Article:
CHAPTER THREE
Multiple Group Identities: Differentiation, Conflict, and Integration

Jean S. Phinney
California State University, Los Angeles

Recent writing on identity development in adolescence emphasizes the fact that it is not simply an intrapsychic process, but also an interpersonal process, embedded in a social context ( Hart, 1988; Josselson, 1988; Noam, 1988). Hogan and Cheek ( 1983) noted that an authentic identity does not simply mean being autonomous, but rather successfully integrating both the personal and social aspects of identity. The social context has been most often conceptualized in terms of significant others, primarily parents and friends with whom the adolescent interacts on a daily basis. However, in addition to family and peers, the larger context, such as ethnic group, class, or society, plays an important role in the formation of identity. Research on identity development has paid relatively little attention to the broader context, a fact that is surprising in view of Erikson's ( 1968) assertions that the identity process is located "in the core of the individual" and yet also "in the course of his communal culture" (p. 22). Erikson emphasized that we cannot separate personal growth from communal change, noting the importance of "the interplay between the psychological and the social, the developmental and the historical" (p. 23).

An important component of the communal culture is the group identities that are possible in a given society. The development of all youth will be influenced by their identification with social groups, such as those associated with church membership or jobs. However, group identity is likely to be particularly salient for adolescents from ethnic minority

-47-

Notes for this page

Add a new note
If you are trying to select text to create highlights or citations, remember that you must now click or tap on the first word, and then click or tap on the last word.
One moment ...
Default project is now your active project.
Project items
Notes
Cite this page

Cited page

Style
Citations are available only to our active members.
Buy instant access to cite pages or passages in MLA 8, MLA 7, APA and Chicago citation styles.

(Einhorn, 1992, p. 25)

(Einhorn 25)

(Einhorn 25)

1. Lois J. Einhorn, Abraham Lincoln, the Orator: Penetrating the Lincoln Legend (Westport, CT: Greenwood Press, 1992), 25, http://www.questia.com/read/27419298.

Note: primary sources have slightly different requirements for citation. Please see these guidelines for more information.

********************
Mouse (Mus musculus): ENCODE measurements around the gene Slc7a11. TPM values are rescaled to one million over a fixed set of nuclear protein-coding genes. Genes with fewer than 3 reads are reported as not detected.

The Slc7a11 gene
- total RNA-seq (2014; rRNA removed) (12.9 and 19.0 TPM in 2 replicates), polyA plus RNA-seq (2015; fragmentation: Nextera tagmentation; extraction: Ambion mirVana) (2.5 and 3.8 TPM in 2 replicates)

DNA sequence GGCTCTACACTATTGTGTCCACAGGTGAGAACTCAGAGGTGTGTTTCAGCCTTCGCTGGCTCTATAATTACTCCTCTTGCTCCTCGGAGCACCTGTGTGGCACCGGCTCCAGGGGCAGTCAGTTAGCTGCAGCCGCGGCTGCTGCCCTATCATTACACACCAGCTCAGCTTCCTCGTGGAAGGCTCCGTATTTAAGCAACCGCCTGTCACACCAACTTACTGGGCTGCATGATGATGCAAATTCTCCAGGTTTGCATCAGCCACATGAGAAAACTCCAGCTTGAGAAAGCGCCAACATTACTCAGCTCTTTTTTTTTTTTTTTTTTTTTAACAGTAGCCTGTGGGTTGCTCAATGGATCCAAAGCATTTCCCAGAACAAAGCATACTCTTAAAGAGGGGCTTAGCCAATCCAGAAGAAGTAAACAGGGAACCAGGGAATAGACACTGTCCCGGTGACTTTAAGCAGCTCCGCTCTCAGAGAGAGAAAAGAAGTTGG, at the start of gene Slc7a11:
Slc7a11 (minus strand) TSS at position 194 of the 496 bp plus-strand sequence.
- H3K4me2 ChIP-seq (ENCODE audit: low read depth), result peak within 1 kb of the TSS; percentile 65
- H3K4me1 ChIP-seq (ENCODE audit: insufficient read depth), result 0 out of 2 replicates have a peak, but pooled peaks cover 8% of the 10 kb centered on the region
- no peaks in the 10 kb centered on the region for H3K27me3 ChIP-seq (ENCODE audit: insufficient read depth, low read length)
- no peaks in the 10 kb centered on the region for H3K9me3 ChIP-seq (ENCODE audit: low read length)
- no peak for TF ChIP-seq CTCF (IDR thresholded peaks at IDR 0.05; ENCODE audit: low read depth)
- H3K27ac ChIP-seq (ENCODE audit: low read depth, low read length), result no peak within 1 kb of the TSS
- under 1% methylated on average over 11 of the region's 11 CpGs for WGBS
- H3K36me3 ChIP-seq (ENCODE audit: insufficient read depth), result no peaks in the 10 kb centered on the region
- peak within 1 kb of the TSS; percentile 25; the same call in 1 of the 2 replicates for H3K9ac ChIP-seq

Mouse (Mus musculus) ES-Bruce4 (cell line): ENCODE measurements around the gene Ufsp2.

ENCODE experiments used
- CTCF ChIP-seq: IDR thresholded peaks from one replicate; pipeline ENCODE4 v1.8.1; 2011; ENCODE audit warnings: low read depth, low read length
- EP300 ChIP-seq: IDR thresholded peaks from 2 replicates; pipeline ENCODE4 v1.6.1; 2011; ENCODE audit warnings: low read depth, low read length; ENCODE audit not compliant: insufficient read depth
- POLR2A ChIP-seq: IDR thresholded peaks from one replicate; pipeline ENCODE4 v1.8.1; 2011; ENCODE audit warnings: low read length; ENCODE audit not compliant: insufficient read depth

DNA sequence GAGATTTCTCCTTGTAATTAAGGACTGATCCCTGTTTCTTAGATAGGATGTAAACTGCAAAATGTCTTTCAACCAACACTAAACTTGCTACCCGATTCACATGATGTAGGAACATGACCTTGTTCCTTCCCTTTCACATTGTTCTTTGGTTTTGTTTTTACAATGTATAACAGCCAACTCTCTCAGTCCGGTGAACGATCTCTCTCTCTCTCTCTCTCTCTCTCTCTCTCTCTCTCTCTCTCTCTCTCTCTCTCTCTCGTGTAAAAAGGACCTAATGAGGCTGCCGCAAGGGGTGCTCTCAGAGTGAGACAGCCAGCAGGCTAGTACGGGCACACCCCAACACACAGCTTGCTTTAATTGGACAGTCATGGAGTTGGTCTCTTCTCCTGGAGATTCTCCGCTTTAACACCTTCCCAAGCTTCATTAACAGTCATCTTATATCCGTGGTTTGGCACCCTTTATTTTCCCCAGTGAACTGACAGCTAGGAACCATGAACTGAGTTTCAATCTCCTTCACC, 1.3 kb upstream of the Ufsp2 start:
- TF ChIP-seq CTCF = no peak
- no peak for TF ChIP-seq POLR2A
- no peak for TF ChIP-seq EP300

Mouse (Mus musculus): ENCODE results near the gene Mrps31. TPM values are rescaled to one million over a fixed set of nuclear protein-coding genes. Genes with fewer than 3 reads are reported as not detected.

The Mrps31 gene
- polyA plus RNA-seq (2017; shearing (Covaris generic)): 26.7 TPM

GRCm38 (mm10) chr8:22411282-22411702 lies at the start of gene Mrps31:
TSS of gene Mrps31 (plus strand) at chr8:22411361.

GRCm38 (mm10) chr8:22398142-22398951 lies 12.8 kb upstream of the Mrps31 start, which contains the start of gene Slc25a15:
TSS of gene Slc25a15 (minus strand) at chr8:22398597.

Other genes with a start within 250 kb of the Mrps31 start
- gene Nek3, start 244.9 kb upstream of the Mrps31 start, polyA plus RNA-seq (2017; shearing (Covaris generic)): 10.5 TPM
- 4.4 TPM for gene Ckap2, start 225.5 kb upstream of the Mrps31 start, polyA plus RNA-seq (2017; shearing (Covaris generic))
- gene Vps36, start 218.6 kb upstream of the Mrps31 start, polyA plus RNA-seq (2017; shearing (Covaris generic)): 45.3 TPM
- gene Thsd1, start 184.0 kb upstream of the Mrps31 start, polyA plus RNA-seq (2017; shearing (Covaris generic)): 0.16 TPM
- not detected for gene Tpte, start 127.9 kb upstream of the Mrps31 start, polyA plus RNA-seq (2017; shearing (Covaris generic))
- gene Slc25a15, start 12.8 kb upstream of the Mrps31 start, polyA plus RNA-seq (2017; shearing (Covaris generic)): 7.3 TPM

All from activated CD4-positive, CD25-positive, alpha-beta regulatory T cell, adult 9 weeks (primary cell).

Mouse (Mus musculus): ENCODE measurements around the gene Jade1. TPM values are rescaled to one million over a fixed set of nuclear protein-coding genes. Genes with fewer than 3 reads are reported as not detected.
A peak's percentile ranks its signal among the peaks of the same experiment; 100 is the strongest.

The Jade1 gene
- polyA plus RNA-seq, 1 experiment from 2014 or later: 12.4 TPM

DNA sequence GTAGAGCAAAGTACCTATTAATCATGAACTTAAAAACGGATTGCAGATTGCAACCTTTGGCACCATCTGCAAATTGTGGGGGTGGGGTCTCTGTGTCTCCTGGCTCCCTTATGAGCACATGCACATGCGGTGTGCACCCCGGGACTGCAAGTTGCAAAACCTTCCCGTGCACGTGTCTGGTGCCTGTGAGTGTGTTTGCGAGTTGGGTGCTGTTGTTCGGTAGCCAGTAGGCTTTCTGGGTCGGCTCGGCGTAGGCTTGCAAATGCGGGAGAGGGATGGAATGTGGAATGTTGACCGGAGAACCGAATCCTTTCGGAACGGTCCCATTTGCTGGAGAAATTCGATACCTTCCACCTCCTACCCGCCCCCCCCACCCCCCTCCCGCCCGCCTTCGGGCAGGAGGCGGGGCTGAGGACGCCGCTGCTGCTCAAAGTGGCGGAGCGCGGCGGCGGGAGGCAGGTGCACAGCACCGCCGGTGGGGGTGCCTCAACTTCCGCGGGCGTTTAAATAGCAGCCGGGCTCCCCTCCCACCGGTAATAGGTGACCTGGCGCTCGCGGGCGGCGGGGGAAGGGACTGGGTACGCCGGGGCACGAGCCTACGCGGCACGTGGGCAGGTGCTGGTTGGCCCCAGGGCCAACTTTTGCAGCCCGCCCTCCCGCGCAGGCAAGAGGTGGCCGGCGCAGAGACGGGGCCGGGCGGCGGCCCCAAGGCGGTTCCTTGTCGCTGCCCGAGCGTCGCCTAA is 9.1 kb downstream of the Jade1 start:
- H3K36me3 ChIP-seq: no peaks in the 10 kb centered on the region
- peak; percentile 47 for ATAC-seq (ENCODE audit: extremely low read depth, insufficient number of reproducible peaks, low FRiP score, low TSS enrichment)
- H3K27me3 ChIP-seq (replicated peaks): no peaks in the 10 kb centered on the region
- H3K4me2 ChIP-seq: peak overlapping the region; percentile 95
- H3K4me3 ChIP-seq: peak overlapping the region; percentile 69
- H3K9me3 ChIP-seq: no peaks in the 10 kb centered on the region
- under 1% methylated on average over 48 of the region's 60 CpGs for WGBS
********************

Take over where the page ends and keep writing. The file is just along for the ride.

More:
Cited page

Bookmark this page
Discussions on Ego Identity
Table of contents

Table of contents

Settings

Settings

Typeface
Text size Smaller Larger Reset View mode
Search within

Search within this book

Look up

Look up a word

  • Dictionary
  • Thesaurus
Please submit a word or phrase above.
Print this page

Print this page

Why can't I print more than one page at a time?

Help
Full screen
Items saved from this book
  • Bookmarks
  • Highlights & Notes
  • Citations
/ 265

matching results for page

    Questia reader help

    How to highlight and cite specific passages

    1. Click or tap the first word you want to select.
    2. Click or tap the last word you want to select, and you’ll see everything in between get selected.
    3. You’ll then get a menu of options like creating a highlight or a citation from that passage of text.

    OK, got it!

    Cited passage

    Style
    Citations are available only to our active members.
    Buy instant access to cite pages or passages in MLA 8, MLA 7, APA and Chicago citation styles.

    "Portraying himself as an honest, ordinary person helped Lincoln identify with his audiences." (Einhorn, 1992, p. 25).

    "Portraying himself as an honest, ordinary person helped Lincoln identify with his audiences." (Einhorn 25)

    "Portraying himself as an honest, ordinary person helped Lincoln identify with his audiences." (Einhorn 25)

    "Portraying himself as an honest, ordinary person helped Lincoln identify with his audiences."1

    1. Lois J. Einhorn, Abraham Lincoln, the Orator: Penetrating the Lincoln Legend (Westport, CT: Greenwood Press, 1992), 25, http://www.questia.com/read/27419298.

    Cited passage

    Thanks for trying Questia!

    Please continue trying out our research tools, but please note, full functionality is available only to our active members.

    Your work will be lost once you leave this Web page.

    Buy instant access to save your work.

    Already a member? Log in now.

    Search by... Author
    Show... All Results Primary Sources Peer-reviewed

    Oops!

    An unknown error has occurred. Please click the button below to reload the page. If the problem persists, please try again in a little while.